Arrested Adulthood

Arrested Adulthood: The Changing Nature of Maturity and Identity

James E. Côté
Copyright Date: 2000
Published by: NYU Press
Pages: 272
https://www.jstor.org/stable/j.ctt9qfkmp
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  • Book Info
    Arrested Adulthood
    Book Description:

    Why are today's adults more like adolescents, in their dress and personal tastes, than ever before? Why do so many adults seem to drift and avoid responsibilities such as work and family? As the traditional family breaks down and marriage and child rearing are delayed, what makes a person an adult?Many people in the industrial West are simply not "growing up" in the traditional sense. Instead, they pursue personal, individual fulfillment and emerge from a vague and prolonged youth into a vague and insecure adulthood. The transition to adulthood is becoming more hazardous, and the destination is becoming more difficult to reach, if it is reached at all.Arrested Adulthood examines the variety of young people's responses to this new situation. James E. Ct shows us adults who allow the profit-driven industries of mass culture to provide the structure that is missing, as their lives become more individualistic and atomized. He also shows adults who resist anomie and build their world around their sense of personal connectedness to others. Finally, Ct provides a vision of a truly progressive society in which all members can develop their potentials apart from the influence of the market. In so doing, he gives us a clearer vision of what it means to be an adult and makes sense of the longest, but least understood period of the life course.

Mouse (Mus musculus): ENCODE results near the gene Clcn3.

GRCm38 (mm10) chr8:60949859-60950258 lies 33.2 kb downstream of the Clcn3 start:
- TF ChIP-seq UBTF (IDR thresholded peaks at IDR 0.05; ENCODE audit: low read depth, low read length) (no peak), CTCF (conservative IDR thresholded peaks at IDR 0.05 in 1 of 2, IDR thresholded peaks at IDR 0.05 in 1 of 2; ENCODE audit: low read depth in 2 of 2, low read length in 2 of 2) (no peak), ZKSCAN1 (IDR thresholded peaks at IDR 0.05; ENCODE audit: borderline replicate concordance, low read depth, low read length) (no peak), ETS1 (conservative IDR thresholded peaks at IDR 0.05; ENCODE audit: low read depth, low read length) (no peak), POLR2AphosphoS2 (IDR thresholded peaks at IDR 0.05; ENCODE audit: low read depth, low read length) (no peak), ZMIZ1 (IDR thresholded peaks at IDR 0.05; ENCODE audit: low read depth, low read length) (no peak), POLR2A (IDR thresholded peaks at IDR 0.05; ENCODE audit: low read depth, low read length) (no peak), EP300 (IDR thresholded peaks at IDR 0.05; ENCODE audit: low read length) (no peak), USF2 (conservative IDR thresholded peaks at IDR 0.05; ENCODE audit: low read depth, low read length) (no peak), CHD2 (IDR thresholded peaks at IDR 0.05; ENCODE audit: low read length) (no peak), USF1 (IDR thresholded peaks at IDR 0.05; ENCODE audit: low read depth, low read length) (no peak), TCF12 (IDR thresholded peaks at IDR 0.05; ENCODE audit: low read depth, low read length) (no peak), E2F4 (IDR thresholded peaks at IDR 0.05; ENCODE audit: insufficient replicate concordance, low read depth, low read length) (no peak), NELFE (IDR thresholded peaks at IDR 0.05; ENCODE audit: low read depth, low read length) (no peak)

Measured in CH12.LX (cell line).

eISBN: 978-0-8147-6399-5
    Subjects: Sociology

Table of Contents

  1. Front Matter
    (pp. i-vi)
  2. Table of Contents
    (pp. vii-x)
  3. Introduction
    (pp. 1-8)

    As strange as it may seem, my desire to write this book on adulthood springs from my previous research into the nature of adolescence. That research revealed two features of adolescence that are contrary to most people’s commonsense conceptions of the period between childhood and adulthood: (1) adolescence takes different forms in different cultures and over time, and (2) adolescence is becoming longer and longer, especially in late modern societies. The second point led me to consider the possibility that for large numbers of people, prolonged adolescence—and more recently “youth”—now takes up much, if not all, of what...

  4. I The Changing Nature of Maturity
    • 1 Maturity Transformed: The Rise of Psychological Adulthood
      (pp. 11-44)

      Luigi is a thirty-three-year-old man who lives with his parents in Naples, Italy. His mother does his laundry, and she cooks for him when he bothers to join his parents for meals. He pays neither room nor board but takes his casual girlfriends home when he needs a place to sleep with them. His parents do not mind any of this. They are glad to have their boy so close to them. An ad campaign in Italy refers to the 50% of Italian men between twenty-five and thirty-four years of age living with their parents asmammoni, or mama’s boys....

    • 2 The Science of Adulthood: How Do I Know When I’m Grown Up? Who’s Going to Tell Me?
      (pp. 45-78)